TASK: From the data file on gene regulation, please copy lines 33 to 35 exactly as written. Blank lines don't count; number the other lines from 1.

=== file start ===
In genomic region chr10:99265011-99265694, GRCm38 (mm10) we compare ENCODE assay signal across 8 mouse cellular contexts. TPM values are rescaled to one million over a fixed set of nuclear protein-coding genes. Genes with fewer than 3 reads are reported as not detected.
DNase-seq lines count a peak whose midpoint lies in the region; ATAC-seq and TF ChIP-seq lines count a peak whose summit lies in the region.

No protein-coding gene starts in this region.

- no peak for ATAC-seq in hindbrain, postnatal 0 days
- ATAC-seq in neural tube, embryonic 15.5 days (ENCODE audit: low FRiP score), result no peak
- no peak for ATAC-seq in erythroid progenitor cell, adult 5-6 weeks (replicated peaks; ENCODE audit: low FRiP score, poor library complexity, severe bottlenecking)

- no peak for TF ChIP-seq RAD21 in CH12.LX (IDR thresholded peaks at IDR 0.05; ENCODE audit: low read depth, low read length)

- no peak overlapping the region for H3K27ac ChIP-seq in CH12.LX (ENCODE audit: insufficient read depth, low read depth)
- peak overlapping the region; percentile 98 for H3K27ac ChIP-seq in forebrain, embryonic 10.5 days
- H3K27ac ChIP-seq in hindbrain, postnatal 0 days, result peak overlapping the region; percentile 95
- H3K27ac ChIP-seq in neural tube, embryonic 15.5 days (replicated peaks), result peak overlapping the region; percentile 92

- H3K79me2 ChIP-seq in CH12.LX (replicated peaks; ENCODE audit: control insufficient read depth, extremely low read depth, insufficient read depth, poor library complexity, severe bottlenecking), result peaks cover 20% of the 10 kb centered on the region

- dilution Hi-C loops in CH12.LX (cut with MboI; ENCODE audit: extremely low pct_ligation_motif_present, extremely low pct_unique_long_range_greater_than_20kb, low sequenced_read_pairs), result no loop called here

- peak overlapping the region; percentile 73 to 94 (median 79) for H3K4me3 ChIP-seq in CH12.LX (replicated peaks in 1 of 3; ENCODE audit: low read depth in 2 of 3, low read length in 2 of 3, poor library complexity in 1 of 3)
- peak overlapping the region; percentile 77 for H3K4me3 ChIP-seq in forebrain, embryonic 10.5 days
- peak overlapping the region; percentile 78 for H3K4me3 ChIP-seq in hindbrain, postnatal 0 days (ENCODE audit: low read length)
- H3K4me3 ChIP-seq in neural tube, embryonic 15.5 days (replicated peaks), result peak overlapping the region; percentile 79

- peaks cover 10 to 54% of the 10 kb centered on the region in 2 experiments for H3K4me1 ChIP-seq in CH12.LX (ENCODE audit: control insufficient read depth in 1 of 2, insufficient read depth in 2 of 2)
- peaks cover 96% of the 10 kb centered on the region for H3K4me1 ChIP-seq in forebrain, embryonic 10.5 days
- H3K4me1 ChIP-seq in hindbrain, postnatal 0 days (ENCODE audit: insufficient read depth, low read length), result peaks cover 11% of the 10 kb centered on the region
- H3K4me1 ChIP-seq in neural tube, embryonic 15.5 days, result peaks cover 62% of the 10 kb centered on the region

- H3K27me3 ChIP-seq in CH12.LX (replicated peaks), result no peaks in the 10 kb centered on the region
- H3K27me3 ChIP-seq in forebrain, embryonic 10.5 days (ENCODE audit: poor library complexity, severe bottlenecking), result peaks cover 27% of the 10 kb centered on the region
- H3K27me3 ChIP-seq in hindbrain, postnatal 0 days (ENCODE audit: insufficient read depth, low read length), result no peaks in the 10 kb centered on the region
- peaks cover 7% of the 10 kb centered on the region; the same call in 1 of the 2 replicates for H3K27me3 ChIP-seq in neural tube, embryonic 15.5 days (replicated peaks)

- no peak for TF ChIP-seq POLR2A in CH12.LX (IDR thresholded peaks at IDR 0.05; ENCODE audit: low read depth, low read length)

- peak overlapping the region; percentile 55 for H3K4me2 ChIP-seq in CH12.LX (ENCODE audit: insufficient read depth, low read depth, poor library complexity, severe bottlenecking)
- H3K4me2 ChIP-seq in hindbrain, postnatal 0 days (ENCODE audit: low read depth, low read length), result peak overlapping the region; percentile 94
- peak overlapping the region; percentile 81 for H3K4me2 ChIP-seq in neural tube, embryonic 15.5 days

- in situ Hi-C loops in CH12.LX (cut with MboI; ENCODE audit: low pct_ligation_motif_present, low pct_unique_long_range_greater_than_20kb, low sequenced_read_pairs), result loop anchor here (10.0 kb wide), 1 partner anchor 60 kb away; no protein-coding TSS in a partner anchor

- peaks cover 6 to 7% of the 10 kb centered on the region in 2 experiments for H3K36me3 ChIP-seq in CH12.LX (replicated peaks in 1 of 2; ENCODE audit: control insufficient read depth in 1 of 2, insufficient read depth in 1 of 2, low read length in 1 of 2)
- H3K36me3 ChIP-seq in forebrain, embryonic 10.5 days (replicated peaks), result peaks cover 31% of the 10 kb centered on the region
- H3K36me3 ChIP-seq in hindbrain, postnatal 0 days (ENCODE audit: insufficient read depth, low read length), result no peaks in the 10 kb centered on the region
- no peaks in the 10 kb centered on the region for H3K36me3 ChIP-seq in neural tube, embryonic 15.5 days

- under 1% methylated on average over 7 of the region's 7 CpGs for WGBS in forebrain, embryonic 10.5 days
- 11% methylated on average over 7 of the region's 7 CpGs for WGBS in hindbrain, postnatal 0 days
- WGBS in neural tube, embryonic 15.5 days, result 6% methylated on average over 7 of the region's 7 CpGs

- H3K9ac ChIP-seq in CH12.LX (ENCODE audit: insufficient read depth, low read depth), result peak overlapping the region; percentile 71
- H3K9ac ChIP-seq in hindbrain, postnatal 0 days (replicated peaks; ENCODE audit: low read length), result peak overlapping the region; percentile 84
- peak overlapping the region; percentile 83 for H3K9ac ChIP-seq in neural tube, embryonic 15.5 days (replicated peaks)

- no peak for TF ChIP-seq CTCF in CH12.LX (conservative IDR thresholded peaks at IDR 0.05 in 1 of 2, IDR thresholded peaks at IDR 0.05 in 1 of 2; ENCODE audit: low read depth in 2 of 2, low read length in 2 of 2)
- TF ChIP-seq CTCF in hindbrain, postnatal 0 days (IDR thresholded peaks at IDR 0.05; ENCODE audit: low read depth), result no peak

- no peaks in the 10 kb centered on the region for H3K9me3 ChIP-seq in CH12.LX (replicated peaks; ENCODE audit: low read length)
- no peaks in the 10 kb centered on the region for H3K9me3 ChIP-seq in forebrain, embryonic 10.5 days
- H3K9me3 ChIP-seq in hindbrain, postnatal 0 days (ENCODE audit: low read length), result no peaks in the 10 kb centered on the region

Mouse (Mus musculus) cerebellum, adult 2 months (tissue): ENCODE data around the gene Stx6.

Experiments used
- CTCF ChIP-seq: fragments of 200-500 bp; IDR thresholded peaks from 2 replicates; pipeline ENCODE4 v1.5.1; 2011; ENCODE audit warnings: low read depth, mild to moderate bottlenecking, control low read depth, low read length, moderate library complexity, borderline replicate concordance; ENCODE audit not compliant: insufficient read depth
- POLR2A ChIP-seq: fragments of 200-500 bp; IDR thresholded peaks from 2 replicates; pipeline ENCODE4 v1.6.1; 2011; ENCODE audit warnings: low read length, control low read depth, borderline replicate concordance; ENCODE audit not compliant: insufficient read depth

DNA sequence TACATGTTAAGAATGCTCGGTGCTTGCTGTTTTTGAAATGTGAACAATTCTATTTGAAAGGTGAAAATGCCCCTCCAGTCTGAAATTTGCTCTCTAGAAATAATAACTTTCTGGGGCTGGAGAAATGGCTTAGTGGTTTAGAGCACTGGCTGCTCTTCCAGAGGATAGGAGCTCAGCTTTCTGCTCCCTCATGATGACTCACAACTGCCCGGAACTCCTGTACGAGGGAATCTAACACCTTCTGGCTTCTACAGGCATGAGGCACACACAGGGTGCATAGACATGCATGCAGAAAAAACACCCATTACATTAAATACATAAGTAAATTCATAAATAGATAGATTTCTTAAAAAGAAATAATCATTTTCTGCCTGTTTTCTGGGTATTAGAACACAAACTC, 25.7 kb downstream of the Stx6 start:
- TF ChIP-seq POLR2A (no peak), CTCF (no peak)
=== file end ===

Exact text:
- H3K36me3 ChIP-seq in hindbrain, postnatal 0 days (ENCODE audit: insufficient read depth, low read length), result no peaks in the 10 kb centered on the region
- no peaks in the 10 kb centered on the region for H3K36me3 ChIP-seq in neural tube, embryonic 15.5 days

- under 1% methylated on average over 7 of the region's 7 CpGs for WGBS in forebrain, embryonic 10.5 days